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Int J Lang Commun Disord. 2011 Jul-Aug;46(4):437-48. doi: 10.1111/j.1460-6984.2011.00004.x. Epub 2011 Mar 7.

Language-learning impairments: a 30-year follow-up of language-impaired children with and without psychiatric, neurological and cognitive difficulties.

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1
Department of Nordic Studies and Linguistics, University of Copenhagen, Copenhagen, Denmark. ce@hum.ku.dk

Abstract

AIMS:

This study investigated the long-term consequences of language impairments for academic, educational and socio-economic outcomes. It also assessed the unique contributions of childhood measures of speech and language, non-verbal IQ, and of psychiatric and neurological problems.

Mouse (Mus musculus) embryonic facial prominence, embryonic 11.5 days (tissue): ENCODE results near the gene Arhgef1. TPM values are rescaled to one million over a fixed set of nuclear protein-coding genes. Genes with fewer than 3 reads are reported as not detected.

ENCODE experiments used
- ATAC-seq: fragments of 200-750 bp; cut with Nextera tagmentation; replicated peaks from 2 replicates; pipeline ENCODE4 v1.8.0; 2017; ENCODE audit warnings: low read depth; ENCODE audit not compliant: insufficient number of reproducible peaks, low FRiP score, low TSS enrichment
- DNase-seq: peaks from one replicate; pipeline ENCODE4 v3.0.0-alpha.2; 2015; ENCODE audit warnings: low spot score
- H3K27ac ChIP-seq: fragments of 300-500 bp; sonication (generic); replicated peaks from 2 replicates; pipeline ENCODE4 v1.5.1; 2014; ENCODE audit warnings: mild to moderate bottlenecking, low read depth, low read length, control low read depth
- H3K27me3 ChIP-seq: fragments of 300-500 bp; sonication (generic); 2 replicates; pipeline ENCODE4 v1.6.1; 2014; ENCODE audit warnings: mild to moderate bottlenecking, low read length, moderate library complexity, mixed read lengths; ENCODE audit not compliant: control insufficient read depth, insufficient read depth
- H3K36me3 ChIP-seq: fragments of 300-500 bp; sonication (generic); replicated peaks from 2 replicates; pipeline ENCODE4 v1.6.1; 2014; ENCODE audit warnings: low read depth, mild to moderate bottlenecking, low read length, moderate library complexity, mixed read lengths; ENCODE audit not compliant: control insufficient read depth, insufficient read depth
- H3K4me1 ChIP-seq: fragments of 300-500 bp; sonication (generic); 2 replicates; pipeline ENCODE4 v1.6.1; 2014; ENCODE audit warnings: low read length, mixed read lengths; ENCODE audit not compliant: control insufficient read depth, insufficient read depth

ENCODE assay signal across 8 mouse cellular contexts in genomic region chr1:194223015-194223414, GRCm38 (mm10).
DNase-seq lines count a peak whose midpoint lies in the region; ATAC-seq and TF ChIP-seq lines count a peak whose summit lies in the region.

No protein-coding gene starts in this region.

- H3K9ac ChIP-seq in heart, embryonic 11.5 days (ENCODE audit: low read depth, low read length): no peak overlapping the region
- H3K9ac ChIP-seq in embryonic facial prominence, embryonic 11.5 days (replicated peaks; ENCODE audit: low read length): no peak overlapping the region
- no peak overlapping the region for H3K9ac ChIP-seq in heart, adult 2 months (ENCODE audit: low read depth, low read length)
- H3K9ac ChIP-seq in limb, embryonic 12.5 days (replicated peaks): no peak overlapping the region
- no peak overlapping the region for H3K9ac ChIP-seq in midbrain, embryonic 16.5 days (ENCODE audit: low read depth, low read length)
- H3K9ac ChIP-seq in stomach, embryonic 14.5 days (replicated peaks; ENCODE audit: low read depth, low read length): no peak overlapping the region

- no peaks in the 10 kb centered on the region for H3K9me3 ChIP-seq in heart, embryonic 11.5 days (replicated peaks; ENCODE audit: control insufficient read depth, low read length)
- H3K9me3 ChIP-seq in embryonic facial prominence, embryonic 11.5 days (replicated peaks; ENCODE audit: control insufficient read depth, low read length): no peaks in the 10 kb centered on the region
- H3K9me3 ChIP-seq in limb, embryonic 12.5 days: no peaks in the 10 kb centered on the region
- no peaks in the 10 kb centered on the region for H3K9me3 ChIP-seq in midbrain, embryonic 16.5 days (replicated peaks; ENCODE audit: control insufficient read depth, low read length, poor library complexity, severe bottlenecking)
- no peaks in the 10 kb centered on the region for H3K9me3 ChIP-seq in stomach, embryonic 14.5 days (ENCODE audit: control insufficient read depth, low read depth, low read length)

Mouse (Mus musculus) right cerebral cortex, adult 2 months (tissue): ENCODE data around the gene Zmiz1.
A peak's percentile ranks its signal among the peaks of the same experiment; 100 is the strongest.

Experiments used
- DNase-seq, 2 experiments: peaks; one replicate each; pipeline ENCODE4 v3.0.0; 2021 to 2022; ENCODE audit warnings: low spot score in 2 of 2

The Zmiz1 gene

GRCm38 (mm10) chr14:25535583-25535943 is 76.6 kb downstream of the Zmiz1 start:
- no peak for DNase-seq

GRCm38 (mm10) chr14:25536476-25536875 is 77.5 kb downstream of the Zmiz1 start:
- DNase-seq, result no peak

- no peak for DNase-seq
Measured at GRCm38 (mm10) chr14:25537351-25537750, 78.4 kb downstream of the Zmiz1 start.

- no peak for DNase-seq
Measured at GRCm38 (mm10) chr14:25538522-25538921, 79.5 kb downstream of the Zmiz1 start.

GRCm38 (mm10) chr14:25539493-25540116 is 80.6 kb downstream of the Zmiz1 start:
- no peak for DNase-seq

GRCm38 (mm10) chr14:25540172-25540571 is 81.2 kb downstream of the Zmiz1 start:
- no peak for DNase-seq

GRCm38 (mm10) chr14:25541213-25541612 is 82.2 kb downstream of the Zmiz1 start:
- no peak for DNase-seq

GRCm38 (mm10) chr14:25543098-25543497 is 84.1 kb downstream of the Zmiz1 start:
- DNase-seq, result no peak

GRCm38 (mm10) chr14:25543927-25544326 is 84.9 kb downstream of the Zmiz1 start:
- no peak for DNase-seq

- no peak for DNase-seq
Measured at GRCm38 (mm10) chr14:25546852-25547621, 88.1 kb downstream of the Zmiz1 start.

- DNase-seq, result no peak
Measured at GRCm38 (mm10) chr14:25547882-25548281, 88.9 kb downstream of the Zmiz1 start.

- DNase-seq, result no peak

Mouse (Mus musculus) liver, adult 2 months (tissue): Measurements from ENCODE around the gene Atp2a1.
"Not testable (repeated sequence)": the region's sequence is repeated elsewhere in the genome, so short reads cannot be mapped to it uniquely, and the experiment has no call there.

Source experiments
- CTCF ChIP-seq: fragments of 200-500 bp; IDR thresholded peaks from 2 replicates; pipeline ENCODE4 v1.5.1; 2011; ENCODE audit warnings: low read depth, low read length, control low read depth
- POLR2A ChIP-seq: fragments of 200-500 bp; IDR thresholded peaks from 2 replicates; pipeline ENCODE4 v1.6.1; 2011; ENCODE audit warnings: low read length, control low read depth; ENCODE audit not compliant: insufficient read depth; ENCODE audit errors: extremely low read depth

METHODS & PROCEDURES:

The study was a 30-year follow-up of 198 participants originally diagnosed with language impairments at 3-9 years. Childhood diagnoses were based on language and cognitive abilities, social maturity, motor development, and psychiatric and neurological signs. At follow-up the participants responded to a questionnaire about literacy, education, employment, economic independence and family status. The response rate was 42% (198/470).

OUTCOMES & RESULTS:

At follow-up a majority of the participants reported literacy difficulties, unemployment and low socio-economic status-at rates significantly higher than in the general population. Participants diagnosed as children with specific language impairments had significantly better outcomes than those with additional diagnoses, even when non-verbal IQ was normal or statistically controlled. Childhood measures accounted for up to 52% of the variance in adult outcomes.

CONCLUSIONS & IMPLICATIONS:

Psychiatric and neurological comorbidity is relevant for adult outcomes of language impairments even when non-verbal IQ is normal.

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